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Tuesday, February 25, 2014

CUPE proxy MPP Jonah Schein introduces Queen's Park Bill as a back door way of defeating Rob Ford

NDP MPP for Davenport,  Johan Schein, has introduced a bill at the Ontario Legislature calling for a ranked ballot in mayoral elections.

Schein was enthusiastically supported by the predatory Canadian Union of Public Employees so he could advance their agenda. Also supporting the Bill is one of Ford's most vociferous Council enemies, the inept councilor, "Fiasco" Joe Mihevc.

Toronto Mayor Rob Ford was able to negotiate firm deal with CUPE and as revenge, the union's man at Queen's Park is introducing a Bill which is widely seen as a back door effort to defeat Rob Ford.

The ranked ballot bill that Schein introduced would allow voters to choose a first, second and third choice for mayor and so forth, allocating points for each place. So conceivably, if this backwards twist on democracy goes through, the next mayor of Toronto could be someone who does not even have a plurality of first choice votes for mayor.

The Bill could easily pass the Legislature with the support of the corrupt provincial government of Kathleen Wynne. The provincial Liberals have consistently tried to utilize Ford's personal behavior as a distraction from their incompetent, corrupt leadership, while they have ignored the criminal activities of Liberals, such as the mayor of London, Ontario who is currently under indictment for serious offenses.

11 comments:

Anonymous said...

So if ranked ballots are a "backwards twist on democracy" what are your thoughts on party leadership elections, all of which either use a ranked ballot or essentially do the same thing by having multiple ballots if no one wins a majority on the first?

Richard K said...

You've confused and conflated ranked ballots with run-off elections. They're completely different things. Run off elections are democratic, if a protracted process.

Anonymous said...

Actually, Richard, I'm not confused - I'm afraid you're just a decade or so out of date. As parties moved away from delegated conventions to "One Member One Vote" they've tended to adopt the ranked ballot. For instance, the federal Conservatives used a ranked ballot in 2004 (see http://en.wikipedia.org/wiki/Conservative_Party_of_Canada_leadership_election,_2004 ) as did the Ontario Progressive Conservatives in 2009 (see http://en.wikipedia.org/wiki/Progressive_Conservative_Party_of_Ontario_leadership_election,_2009#Process where it is referred to as a "preferential ballot"). So the original question stands - if ranked/preferential ballots are a "backwards twist on democracy" what are your thoughts on party leadership elections what are you thoughts on party leadership elections (specifically those that use a ranked/preferential ballot)?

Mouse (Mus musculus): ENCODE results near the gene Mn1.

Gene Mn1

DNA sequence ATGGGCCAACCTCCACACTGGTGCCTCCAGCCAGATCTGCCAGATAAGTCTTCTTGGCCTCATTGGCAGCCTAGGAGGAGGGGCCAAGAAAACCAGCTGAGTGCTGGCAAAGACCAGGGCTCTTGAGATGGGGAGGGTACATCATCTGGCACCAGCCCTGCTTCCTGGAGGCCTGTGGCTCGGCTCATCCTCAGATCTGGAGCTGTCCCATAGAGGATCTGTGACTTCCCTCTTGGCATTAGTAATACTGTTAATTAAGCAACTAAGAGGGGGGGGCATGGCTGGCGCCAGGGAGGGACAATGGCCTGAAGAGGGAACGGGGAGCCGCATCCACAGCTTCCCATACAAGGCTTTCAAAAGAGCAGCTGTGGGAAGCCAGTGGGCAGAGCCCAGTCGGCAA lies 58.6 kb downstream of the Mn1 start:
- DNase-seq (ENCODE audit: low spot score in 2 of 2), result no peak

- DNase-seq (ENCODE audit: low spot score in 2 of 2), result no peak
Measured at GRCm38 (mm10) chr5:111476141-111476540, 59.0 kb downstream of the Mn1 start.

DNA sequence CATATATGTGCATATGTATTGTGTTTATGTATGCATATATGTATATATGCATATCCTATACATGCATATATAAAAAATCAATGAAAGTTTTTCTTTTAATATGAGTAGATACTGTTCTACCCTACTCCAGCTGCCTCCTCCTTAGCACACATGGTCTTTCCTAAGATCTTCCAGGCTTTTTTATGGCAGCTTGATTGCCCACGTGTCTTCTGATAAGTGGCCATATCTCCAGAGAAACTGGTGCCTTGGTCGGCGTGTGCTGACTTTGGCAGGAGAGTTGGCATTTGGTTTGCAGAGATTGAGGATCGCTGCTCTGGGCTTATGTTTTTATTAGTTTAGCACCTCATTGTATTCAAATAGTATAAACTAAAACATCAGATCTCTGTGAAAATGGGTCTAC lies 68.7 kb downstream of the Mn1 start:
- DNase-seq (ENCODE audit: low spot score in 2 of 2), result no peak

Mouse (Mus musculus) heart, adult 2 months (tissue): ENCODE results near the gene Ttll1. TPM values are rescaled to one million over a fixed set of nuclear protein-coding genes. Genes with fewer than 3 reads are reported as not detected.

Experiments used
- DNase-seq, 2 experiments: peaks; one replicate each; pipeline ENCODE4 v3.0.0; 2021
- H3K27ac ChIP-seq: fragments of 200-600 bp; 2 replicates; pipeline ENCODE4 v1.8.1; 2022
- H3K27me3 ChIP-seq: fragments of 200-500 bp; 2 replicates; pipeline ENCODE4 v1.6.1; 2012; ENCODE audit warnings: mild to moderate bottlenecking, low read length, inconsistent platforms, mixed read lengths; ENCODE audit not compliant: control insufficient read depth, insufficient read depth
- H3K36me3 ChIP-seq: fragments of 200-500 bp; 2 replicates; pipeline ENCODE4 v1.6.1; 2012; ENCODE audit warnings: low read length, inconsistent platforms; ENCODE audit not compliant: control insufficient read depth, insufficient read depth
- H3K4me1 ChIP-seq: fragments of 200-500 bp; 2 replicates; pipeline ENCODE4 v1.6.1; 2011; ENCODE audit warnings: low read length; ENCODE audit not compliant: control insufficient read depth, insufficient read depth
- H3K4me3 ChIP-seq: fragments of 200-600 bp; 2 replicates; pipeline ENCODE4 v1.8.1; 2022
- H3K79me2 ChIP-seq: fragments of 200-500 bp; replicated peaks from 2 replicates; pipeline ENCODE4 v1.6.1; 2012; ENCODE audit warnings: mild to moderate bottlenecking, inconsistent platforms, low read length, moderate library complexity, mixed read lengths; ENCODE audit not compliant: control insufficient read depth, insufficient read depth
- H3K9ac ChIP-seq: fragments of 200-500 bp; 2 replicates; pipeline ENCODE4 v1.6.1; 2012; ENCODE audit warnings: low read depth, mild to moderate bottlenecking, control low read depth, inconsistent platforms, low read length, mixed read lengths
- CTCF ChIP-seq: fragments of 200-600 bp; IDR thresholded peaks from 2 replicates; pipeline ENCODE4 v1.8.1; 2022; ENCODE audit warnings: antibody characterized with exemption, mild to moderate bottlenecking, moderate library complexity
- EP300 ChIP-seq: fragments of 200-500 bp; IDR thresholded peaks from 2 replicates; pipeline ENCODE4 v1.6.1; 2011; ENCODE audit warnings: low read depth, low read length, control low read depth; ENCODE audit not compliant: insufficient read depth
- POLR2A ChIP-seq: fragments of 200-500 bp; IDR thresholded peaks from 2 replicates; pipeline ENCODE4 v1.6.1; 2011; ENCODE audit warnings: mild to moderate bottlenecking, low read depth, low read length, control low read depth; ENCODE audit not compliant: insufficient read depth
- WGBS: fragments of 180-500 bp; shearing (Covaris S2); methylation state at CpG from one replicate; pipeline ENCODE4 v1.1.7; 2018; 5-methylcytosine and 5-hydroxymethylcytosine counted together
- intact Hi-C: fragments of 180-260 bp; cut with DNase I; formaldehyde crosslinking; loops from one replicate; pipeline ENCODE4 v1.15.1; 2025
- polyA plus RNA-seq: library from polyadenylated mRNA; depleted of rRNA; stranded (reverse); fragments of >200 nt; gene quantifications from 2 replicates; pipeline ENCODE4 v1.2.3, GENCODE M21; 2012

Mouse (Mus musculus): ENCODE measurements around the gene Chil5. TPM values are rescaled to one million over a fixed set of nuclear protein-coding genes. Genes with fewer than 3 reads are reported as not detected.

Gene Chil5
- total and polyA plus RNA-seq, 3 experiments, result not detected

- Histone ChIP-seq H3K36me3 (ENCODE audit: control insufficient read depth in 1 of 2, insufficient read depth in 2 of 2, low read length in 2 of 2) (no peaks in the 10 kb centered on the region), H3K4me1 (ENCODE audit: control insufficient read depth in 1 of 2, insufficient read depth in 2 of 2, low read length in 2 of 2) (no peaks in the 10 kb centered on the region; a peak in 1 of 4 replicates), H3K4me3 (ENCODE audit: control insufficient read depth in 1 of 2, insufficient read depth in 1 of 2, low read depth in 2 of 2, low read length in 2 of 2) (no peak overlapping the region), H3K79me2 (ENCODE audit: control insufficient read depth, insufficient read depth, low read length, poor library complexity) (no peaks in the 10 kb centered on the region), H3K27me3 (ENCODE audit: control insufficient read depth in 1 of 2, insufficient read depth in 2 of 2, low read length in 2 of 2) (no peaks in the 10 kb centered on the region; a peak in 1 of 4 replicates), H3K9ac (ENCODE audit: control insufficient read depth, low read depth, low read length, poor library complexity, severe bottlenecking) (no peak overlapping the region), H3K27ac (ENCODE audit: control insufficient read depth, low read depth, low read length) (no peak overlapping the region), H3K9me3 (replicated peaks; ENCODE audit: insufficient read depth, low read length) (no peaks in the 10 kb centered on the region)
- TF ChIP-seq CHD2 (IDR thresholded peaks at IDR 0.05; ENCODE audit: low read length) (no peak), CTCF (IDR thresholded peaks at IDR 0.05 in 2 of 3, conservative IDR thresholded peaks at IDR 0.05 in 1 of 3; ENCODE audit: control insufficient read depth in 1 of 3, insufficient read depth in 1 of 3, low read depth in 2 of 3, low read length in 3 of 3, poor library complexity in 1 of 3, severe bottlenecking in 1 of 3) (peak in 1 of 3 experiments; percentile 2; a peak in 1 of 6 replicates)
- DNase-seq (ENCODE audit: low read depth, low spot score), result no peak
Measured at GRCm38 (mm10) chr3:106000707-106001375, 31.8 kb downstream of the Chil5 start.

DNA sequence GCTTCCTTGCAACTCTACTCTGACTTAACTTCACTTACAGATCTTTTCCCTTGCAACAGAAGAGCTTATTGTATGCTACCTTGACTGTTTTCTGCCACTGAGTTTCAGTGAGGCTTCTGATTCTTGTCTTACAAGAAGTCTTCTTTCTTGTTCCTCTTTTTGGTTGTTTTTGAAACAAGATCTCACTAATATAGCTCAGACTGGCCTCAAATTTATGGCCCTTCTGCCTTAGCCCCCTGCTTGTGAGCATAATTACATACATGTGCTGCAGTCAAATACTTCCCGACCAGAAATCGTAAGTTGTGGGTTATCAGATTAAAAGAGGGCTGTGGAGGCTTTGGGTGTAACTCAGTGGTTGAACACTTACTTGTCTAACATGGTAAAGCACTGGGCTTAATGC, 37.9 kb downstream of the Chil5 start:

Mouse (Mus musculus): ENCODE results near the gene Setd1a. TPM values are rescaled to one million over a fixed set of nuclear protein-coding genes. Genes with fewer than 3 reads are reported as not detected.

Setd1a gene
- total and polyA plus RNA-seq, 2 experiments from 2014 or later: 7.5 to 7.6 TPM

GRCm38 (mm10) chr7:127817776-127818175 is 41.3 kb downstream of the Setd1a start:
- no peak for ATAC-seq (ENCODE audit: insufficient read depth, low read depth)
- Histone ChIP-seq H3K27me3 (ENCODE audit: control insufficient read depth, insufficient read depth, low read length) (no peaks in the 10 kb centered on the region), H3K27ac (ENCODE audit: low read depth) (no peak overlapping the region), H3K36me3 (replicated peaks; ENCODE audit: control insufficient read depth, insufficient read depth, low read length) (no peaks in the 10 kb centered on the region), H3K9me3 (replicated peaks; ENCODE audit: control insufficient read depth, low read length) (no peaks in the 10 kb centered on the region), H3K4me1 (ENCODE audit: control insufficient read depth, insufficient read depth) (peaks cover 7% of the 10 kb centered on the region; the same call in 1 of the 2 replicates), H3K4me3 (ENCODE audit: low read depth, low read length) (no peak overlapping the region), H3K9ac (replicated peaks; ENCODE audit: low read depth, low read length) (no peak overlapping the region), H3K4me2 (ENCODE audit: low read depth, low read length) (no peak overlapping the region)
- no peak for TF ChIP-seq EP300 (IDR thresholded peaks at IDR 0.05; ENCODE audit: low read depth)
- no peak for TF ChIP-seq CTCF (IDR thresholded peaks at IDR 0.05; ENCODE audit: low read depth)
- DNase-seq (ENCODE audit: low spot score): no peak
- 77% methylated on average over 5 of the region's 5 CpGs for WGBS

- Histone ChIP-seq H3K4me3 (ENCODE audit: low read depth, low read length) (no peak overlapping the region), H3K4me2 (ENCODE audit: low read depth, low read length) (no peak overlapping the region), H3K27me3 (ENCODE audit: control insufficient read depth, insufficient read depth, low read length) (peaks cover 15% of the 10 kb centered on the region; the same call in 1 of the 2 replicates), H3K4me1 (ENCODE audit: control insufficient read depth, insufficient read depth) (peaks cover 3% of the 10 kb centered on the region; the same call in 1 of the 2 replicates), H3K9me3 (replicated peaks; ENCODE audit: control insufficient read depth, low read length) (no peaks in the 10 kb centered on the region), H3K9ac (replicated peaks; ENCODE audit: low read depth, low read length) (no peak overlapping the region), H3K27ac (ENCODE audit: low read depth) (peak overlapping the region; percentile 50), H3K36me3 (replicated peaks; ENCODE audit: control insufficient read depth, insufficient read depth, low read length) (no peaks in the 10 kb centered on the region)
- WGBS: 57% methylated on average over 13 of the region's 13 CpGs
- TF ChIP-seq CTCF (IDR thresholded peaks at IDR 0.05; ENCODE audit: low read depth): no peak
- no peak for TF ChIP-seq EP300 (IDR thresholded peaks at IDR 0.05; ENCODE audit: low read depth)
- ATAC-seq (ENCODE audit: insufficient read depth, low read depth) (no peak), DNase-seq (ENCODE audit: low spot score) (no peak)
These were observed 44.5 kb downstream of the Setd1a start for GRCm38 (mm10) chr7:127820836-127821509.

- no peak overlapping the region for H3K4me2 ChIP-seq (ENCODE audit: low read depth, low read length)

Richard K said...

Well, you conflated them in your comment and they are not the same thing.

But that aside, I think ranked ballots aren't really a proper exercise of democracy, but again, run-off elections are certainly legitimate.

What a political party does for its own process is its own business. There are a whole lot of things about internal party elections that are less than savory, but they are all, give or take, on the same moral plain as far as that goes. But aside from instances where those fixed internal elections deposit a new Premier on the public, as happened with the Liberals and Wynne, or the Progressive Conservatives and Kim Campbell, etc, it's still something different than the way a public election does and should occur.